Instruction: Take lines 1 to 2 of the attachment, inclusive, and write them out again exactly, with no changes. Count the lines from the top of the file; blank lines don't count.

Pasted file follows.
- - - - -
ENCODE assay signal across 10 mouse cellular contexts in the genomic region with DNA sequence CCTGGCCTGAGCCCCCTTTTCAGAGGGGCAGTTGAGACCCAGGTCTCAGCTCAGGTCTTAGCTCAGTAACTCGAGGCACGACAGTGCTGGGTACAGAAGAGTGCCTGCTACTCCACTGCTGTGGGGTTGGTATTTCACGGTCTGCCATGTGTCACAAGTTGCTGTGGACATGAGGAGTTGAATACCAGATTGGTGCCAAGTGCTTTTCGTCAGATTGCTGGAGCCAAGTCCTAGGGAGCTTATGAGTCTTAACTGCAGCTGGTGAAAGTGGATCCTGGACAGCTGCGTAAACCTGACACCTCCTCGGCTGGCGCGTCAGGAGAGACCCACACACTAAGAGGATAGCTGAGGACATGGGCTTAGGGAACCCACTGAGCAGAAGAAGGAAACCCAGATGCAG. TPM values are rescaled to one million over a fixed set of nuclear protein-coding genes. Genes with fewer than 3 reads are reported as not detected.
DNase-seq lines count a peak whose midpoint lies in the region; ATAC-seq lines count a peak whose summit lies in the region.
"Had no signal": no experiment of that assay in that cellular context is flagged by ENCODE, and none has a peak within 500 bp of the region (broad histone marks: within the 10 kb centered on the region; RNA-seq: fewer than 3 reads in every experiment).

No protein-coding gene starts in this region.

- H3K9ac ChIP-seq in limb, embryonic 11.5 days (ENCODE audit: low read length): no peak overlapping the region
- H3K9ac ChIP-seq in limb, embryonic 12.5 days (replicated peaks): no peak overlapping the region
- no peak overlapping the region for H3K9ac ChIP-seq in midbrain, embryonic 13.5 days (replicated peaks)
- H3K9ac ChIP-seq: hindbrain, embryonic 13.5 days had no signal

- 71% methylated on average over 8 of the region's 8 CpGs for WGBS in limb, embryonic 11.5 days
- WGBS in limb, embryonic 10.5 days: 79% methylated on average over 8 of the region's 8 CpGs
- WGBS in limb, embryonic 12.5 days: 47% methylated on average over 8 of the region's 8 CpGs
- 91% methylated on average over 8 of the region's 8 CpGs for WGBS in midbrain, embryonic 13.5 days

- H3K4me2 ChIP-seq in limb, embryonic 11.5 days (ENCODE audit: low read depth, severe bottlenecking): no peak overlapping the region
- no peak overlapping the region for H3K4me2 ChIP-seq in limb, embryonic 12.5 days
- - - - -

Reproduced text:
ENCODE assay signal across 10 mouse cellular contexts in the genomic region with DNA sequence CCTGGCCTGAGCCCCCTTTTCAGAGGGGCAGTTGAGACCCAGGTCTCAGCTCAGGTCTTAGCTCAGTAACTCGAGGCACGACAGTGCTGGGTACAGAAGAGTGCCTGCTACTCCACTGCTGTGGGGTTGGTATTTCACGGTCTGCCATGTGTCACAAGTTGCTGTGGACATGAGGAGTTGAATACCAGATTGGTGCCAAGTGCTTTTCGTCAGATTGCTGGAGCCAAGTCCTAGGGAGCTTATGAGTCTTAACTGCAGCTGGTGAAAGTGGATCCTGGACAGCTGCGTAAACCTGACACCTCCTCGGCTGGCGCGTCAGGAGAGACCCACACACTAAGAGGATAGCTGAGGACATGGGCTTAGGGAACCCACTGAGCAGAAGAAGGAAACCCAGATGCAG. TPM values are rescaled to one million over a fixed set of nuclear protein-coding genes. Genes with fewer than 3 reads are reported as not detected.
DNase-seq lines count a peak whose midpoint lies in the region; ATAC-seq lines count a peak whose summit lies in the region.